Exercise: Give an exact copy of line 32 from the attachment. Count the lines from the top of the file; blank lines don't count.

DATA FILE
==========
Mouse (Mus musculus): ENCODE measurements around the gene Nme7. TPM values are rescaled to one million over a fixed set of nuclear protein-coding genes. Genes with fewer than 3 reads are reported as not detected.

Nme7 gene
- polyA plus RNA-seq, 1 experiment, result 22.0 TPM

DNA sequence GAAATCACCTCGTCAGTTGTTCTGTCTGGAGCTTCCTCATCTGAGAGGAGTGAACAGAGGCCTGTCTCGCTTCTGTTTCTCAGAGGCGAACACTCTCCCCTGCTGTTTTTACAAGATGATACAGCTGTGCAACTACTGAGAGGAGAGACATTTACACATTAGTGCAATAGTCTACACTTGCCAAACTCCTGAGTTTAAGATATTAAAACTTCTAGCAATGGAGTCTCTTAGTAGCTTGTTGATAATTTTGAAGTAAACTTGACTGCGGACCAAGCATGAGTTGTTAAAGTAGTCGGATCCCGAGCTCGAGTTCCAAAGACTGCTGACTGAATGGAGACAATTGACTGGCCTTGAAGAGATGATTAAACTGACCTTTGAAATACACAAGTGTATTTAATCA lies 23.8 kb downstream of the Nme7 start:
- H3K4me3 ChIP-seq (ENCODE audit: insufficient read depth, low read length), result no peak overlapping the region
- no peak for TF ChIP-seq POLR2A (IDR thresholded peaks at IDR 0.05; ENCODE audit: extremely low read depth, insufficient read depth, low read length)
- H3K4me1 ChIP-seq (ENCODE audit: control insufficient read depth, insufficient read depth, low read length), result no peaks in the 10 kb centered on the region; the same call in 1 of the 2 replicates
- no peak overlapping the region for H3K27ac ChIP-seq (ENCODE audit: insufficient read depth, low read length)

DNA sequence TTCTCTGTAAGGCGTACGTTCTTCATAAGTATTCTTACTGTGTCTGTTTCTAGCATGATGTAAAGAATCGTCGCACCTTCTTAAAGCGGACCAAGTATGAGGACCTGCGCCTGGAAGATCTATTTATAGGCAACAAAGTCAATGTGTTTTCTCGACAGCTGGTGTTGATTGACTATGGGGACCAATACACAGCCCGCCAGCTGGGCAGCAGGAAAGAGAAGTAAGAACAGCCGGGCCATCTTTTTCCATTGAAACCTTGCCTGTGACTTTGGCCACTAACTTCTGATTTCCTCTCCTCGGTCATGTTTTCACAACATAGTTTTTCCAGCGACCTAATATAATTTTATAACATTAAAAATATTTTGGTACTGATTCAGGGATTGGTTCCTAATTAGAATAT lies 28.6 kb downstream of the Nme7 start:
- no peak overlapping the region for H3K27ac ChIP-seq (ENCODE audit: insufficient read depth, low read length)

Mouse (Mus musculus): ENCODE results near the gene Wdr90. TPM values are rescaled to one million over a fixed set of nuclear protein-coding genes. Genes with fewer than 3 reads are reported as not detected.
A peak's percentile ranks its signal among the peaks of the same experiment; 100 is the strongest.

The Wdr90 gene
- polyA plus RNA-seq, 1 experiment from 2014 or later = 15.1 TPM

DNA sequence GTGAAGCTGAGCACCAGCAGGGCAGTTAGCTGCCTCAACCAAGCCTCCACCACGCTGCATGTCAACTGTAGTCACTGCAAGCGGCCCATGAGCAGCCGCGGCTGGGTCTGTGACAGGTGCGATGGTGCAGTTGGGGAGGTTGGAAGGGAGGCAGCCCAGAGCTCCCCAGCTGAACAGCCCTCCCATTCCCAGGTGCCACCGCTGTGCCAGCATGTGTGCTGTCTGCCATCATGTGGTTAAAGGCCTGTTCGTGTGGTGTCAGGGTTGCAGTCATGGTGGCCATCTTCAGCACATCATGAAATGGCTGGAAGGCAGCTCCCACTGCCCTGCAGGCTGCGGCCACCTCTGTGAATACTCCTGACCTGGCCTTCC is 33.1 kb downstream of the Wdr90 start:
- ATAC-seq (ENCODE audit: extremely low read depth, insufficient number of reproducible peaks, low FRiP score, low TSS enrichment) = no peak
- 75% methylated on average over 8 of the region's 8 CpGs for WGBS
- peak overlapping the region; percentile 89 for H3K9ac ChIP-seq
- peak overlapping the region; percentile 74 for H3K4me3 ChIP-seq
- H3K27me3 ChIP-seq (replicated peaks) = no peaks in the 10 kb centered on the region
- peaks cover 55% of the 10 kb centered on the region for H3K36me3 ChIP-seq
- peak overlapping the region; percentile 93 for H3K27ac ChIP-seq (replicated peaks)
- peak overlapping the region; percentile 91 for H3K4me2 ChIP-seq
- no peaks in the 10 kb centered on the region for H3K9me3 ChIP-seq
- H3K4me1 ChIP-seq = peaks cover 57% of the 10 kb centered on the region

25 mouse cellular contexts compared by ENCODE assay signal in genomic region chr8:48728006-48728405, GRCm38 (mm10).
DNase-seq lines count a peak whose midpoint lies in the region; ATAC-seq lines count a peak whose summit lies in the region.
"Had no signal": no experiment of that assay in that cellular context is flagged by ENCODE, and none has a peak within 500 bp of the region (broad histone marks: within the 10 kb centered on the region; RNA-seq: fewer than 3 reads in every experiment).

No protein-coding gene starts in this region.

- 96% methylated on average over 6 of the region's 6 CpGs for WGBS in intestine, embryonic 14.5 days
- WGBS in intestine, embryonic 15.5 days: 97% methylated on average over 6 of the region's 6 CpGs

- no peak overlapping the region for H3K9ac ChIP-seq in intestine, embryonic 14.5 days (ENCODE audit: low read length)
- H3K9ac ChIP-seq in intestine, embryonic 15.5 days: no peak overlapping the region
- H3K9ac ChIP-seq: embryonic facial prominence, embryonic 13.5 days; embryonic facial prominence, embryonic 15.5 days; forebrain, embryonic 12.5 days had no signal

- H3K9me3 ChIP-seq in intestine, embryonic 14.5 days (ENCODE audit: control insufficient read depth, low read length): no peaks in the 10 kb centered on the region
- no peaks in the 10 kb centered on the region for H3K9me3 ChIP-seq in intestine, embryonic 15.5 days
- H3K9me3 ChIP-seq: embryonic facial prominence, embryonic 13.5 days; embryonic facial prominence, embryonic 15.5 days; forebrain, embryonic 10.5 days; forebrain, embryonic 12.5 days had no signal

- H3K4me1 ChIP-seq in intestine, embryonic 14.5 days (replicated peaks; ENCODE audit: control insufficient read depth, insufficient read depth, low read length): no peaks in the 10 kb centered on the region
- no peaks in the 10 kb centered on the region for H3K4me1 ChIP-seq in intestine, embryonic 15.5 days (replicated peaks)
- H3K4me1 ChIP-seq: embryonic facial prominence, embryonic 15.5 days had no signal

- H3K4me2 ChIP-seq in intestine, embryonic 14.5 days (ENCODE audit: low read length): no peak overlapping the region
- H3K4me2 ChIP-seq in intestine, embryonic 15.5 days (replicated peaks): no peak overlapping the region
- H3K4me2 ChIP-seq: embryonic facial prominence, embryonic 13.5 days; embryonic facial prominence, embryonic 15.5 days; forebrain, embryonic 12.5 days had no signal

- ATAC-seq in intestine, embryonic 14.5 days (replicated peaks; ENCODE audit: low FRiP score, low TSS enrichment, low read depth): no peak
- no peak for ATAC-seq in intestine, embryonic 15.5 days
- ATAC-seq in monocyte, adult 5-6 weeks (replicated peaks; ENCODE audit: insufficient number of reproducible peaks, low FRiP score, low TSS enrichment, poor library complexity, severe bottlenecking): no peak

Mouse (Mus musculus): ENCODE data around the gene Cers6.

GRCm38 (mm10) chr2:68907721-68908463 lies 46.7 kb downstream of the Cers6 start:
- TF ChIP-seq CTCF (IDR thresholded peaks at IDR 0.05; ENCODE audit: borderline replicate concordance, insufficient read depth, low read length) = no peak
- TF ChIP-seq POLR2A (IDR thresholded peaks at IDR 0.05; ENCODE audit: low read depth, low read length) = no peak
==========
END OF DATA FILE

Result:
- no peak overlapping the region for H3K9ac ChIP-seq in intestine, embryonic 14.5 days (ENCODE audit: low read length)